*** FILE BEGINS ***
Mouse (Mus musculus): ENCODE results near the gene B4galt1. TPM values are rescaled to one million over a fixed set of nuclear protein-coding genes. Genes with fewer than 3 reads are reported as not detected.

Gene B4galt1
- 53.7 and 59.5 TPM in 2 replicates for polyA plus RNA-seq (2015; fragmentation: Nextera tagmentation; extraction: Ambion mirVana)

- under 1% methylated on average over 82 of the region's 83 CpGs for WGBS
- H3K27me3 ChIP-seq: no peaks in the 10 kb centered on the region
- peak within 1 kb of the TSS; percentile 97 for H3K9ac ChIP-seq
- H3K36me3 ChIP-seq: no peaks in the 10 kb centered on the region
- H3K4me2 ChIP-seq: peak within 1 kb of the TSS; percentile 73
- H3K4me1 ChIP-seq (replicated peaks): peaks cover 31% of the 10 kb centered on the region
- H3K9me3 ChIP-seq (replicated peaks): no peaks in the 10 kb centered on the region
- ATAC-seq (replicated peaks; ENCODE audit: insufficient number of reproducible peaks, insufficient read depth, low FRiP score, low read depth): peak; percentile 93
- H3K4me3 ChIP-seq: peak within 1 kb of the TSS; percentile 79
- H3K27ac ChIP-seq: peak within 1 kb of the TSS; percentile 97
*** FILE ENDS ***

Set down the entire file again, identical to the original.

Mouse (Mus musculus): ENCODE results near the gene B4galt1. TPM values are rescaled to one million over a fixed set of nuclear protein-coding genes. Genes with fewer than 3 reads are reported as not detected.

Gene B4galt1
- 53.7 and 59.5 TPM in 2 replicates for polyA plus RNA-seq (2015; fragmentation: Nextera tagmentation; extraction: Ambion mirVana)

- under 1% methylated on average over 82 of the region's 83 CpGs for WGBS
- H3K27me3 ChIP-seq: no peaks in the 10 kb centered on the region
- peak within 1 kb of the TSS; percentile 97 for H3K9ac ChIP-seq
- H3K36me3 ChIP-seq: no peaks in the 10 kb centered on the region
- H3K4me2 ChIP-seq: peak within 1 kb of the TSS; percentile 73
- H3K4me1 ChIP-seq (replicated peaks): peaks cover 31% of the 10 kb centered on the region
- H3K9me3 ChIP-seq (replicated peaks): no peaks in the 10 kb centered on the region
- ATAC-seq (replicated peaks; ENCODE audit: insufficient number of reproducible peaks, insufficient read depth, low FRiP score, low read depth): peak; percentile 93
- H3K4me3 ChIP-seq: peak within 1 kb of the TSS; percentile 79
- H3K27ac ChIP-seq: peak within 1 kb of the TSS; percentile 97